According to a December report in the Washington Post, the Olde Towne Pet Resort in Fairfax County, Virginia, charges up to $230 a day to let pooches use its hydrotherapy pool, state-of-the-art exercise room, beauty parlor, and luxury suites–which feature satellite TV, piped-in classical music, original artwork, and a mustard-and-olive color scheme designed to appeal to the canine eye (even though dogs are basically color-blind). Upscale pet hotels are also open in New York and Hollywood, among other cities, and the high-end “companion animal” market has recently generated innovations like heated dog beds, herbal flea collars, water bowls with built-in purifiers, and (according to a December Reuters dispatch from Tokyo) therapeutic Dead Sea mud packs for dogs.
In November federal judge Robert H. Hodges Jr. ruled that the U.S. Department of Justice must pay its attorneys overtime–which for close to two decades it has openly denied them, in violation of federal law. (The department estimates that its lawyers currently work overtime hours worth $40 million a year.) The attorneys who brought the suit claim that a tacit “standing order” required them to put in more than 40 hours a week, but the department disputes this, saying its employees work overtime out of “dedication and professionalism”–though it admits it maintains two sets of time sheets, one to determine pay and one to track actual work done on cases.
In December in Oak Park, Michigan, unemployed engineer and Taiwanese national Shuo-Shan Wang, 29, pleaded guilty to practicing medicine without a license–specifically, to performing a kitchen-table castration on a 48-year-old man who’d found Wang’s “service” on the Internet. Wang told police he’d pulled off 50 such surgeries without complications, but that this patient began to bleed uncontrollably after bursting into laughter while eating a postoperative piece of pie at Wang’s house. Officers found the man sitting on the curb outside in bloody blue jeans, and a subsequent search turned up two testicles in a Tupperware container in Wang’s refrigerator.
In November incoming Colombian defense minister Marta Lucia Ramirez, the first woman to hold the post, rescinded the army’s policy of air-dropping photos of bikini models on the country’s communist rebels, the Revolutionary Armed Forces of Colombia (FARC), who have been fighting a civil war for nearly four decades. The photos bear captions like “Desert! And obtain benefits.” (About 70 percent of FARC’s soldiers are men, and they’re reportedly not allowed to have sex with female comrades unless they get permission from their commanders.)
In November, the city council of Soap Lake, Washington, an economically depressed town of about 1,700, approved a project it hopes will bring back the tourist traffic that supported the local economy in the 1950s: building a functional 60-foot lava lamp on Main Street. The architect of the campaign, design consultant Brent Blake, said, “I just for some reason thought of [a] lava lamp.”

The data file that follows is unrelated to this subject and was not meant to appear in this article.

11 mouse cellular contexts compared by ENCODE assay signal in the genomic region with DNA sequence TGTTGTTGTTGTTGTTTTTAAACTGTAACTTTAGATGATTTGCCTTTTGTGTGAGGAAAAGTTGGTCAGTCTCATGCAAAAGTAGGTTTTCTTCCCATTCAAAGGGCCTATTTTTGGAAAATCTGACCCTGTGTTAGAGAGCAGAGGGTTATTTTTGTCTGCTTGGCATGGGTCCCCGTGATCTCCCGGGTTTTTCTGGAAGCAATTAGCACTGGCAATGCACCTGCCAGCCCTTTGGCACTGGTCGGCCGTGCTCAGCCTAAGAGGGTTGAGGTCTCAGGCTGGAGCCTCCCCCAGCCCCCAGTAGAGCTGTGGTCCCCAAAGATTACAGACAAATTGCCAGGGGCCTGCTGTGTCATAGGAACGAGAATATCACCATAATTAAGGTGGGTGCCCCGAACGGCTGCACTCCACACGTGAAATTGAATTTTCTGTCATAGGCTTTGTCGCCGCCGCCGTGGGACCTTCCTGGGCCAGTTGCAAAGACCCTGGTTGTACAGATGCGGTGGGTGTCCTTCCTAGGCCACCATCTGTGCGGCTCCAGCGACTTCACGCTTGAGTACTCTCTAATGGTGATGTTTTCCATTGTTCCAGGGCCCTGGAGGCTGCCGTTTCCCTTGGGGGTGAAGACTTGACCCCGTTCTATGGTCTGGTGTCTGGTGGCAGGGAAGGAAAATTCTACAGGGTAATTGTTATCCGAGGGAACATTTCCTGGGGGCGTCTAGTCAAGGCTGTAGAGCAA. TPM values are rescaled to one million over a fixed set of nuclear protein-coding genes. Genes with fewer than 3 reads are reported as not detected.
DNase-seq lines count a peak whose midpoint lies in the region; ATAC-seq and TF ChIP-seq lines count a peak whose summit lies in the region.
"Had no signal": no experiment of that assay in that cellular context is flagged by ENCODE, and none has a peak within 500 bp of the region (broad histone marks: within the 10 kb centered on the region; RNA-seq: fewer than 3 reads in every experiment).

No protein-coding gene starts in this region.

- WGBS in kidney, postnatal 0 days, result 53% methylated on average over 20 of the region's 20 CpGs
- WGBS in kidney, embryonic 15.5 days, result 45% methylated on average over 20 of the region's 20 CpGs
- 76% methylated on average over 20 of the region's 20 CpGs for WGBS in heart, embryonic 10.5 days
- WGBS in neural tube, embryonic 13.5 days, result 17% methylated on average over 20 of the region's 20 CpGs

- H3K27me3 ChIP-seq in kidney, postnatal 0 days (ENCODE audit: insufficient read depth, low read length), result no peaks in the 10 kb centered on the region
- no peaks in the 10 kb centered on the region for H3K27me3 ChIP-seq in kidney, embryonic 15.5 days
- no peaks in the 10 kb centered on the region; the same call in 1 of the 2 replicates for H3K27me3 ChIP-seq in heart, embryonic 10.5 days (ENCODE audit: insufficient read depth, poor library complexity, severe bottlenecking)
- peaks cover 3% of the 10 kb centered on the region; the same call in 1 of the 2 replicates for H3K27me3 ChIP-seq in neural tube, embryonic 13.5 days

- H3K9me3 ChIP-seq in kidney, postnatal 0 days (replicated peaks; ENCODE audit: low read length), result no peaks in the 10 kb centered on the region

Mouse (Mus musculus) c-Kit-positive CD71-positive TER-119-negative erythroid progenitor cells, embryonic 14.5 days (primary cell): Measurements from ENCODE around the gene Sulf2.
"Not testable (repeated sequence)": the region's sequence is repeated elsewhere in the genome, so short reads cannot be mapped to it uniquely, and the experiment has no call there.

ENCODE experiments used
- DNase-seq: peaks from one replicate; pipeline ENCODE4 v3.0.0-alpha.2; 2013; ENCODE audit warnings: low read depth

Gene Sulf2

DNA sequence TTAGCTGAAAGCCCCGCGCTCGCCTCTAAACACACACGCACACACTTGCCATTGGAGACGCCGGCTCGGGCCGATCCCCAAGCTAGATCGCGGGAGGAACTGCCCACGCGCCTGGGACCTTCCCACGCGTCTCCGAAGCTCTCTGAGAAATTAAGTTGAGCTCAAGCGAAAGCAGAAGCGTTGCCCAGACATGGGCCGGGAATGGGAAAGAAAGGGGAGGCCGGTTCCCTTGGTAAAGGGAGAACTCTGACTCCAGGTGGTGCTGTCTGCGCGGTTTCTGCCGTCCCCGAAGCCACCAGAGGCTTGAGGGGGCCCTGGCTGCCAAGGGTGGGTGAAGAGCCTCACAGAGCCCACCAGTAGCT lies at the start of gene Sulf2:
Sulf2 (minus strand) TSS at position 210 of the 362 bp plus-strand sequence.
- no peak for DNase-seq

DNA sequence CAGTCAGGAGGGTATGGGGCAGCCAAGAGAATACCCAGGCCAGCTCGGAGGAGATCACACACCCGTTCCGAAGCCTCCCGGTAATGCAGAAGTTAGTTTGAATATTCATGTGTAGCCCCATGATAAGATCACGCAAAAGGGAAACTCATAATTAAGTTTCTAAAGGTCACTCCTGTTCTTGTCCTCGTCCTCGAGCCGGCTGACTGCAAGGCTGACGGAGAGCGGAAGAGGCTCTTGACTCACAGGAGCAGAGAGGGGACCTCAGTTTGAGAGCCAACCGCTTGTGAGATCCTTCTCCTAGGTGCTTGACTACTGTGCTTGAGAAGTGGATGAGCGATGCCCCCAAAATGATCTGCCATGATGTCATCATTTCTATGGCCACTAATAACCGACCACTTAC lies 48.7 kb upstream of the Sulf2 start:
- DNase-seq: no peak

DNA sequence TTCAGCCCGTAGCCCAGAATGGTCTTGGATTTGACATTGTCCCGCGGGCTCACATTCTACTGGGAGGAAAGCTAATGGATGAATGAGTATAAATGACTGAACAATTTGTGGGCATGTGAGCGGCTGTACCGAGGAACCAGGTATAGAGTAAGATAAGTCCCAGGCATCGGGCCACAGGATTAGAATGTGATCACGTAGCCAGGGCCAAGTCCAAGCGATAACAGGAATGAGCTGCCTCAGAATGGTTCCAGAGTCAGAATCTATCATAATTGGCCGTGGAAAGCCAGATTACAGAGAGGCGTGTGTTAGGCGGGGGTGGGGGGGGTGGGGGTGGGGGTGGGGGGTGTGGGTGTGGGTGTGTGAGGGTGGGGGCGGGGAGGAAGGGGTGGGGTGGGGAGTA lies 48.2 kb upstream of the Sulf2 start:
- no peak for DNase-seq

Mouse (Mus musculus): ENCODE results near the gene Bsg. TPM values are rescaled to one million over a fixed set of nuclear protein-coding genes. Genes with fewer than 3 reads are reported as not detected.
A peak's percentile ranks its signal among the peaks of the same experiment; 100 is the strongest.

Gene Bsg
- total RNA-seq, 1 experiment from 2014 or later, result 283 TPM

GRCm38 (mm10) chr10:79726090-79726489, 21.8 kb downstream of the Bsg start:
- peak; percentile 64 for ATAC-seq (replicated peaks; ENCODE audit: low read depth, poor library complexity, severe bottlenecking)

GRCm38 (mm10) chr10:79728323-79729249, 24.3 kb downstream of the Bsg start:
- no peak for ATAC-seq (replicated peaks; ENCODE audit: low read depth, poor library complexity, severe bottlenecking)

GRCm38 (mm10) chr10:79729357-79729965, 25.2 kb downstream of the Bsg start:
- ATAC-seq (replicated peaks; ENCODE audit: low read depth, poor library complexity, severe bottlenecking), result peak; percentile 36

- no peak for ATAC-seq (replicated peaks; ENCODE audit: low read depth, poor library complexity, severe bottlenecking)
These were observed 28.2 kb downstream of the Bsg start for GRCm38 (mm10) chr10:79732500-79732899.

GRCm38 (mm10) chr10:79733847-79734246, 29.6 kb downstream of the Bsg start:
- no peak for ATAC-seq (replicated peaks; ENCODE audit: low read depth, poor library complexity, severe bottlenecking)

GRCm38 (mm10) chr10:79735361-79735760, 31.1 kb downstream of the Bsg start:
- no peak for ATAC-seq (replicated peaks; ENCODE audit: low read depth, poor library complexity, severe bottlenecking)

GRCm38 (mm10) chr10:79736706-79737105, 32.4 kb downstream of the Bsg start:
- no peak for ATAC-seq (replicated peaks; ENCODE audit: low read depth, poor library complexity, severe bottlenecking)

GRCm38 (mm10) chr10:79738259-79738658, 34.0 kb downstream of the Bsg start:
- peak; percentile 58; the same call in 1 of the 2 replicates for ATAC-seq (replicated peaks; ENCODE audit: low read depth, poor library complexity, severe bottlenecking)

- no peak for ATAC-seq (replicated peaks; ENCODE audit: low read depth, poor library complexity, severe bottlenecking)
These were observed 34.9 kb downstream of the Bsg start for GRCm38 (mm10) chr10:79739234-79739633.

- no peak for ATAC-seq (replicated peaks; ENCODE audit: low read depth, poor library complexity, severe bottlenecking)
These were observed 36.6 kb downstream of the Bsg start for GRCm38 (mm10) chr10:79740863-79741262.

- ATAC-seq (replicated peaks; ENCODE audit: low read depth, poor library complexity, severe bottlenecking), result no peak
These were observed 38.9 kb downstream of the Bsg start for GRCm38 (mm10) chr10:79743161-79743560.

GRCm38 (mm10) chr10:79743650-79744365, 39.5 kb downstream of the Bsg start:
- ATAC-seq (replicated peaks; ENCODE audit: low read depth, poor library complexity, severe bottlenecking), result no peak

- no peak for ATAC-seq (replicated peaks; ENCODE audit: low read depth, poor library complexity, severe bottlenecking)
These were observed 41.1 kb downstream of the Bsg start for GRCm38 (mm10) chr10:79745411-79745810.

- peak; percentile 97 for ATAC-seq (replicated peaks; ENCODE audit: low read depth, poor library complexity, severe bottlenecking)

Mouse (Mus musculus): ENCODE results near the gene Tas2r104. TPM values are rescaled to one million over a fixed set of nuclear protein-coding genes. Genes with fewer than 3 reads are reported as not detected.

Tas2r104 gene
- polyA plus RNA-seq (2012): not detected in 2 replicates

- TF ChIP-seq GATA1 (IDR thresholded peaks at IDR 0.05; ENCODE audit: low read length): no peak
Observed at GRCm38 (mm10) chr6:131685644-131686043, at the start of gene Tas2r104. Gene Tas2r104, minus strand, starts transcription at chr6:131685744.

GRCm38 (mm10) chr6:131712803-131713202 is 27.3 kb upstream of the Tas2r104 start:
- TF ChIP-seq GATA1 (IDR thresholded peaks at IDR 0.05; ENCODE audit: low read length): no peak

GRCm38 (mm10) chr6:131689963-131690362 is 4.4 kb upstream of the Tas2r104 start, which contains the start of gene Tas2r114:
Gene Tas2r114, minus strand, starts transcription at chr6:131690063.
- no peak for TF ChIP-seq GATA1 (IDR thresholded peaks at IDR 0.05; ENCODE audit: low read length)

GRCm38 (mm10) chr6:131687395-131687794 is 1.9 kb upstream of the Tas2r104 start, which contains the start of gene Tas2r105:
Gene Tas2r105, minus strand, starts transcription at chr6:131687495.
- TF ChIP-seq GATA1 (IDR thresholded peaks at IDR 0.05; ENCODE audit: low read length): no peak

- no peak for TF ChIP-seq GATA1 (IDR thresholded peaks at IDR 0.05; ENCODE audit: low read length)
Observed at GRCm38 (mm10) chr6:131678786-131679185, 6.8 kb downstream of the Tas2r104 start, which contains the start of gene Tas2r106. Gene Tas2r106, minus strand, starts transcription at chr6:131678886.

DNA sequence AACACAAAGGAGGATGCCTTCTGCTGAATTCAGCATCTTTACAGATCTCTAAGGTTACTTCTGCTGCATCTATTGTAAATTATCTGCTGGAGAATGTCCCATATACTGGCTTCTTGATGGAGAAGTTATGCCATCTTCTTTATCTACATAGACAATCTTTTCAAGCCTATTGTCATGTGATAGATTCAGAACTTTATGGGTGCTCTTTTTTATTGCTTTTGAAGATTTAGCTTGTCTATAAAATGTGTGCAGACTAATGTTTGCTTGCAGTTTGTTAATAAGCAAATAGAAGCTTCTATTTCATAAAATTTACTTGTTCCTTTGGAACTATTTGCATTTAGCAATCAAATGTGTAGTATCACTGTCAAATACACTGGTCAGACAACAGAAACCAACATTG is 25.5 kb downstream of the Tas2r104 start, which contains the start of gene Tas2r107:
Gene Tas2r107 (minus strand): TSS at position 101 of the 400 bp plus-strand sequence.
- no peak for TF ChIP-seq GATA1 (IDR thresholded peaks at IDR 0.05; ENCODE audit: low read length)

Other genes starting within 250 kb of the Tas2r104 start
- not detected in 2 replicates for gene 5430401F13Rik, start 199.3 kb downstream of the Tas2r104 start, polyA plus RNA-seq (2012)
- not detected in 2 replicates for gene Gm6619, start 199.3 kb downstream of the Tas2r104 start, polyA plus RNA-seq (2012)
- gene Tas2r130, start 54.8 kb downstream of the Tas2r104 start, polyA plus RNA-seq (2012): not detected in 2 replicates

Animals Being Animals
At the International Professional Rodeo Association show held in October at South Carolina’s Hardeeville Motor Speedway, the performers included Tim “Wild Thang” Lepard and his three sheepherding border collies. This is not so novel in and of itself, in that border collies are often bred to herd sheep, but each of Lepard’s dogs was ridden by a small, screaming capuchin monkey. Said Lepard, “I [wanted] to put an act together that people [would] always remember.”
Least Competent People
According to a December report in the Merced Sun-Star, an unconscious man was taken to a hospital in Modesto, California, with his head apparently split by a brick. Police called to the scene had been warned about a “potential gunshot victim,” but once they arrived they were told by witnesses that the man had been trying to see how high into the air he could throw the brick, and that on his third or fourth attempt he’d lost track of its flight in the dark. Alcohol was involved.
First Things First
In Springfield, Massachusetts, firefighter John S. Marrero, 25, was fired in October, but not because he’d been charged with possession of crack cocaine and Oxycontin (he may yet be acquitted of those charges). Rather he was fired because he’d been smoking a cigarette when pulled over by a state trooper, and smoking, even off the job, is a violation of state law for any firefighter or police officer hired since 1988. (A police officer in Plymouth was fired for the same reason in 1993, and the state supreme court upheld his dismissal.)
In the Last Month
In Morayshire, England, 15-year-old Freya McDonald and her family said they would sue the girl’s high school, claiming it had contravened the European Convention on Human Rights by giving her 11 after-school detentions in nine months….Following an exhaustive four-month search by Florida’s child-welfare agency to find 393 kids entrusted to it but whom it could not locate, Governor Jeb Bush proudly announced that the agency had found all but 88….And the head of a government health agency in Thailand proposed that a leading national oil company offer massages to tired motorists at its gas stations, to help reduce traffic accidents.
Art accompanying story in printed newspaper (not available in this archive): illustration/Shawn Belschwender.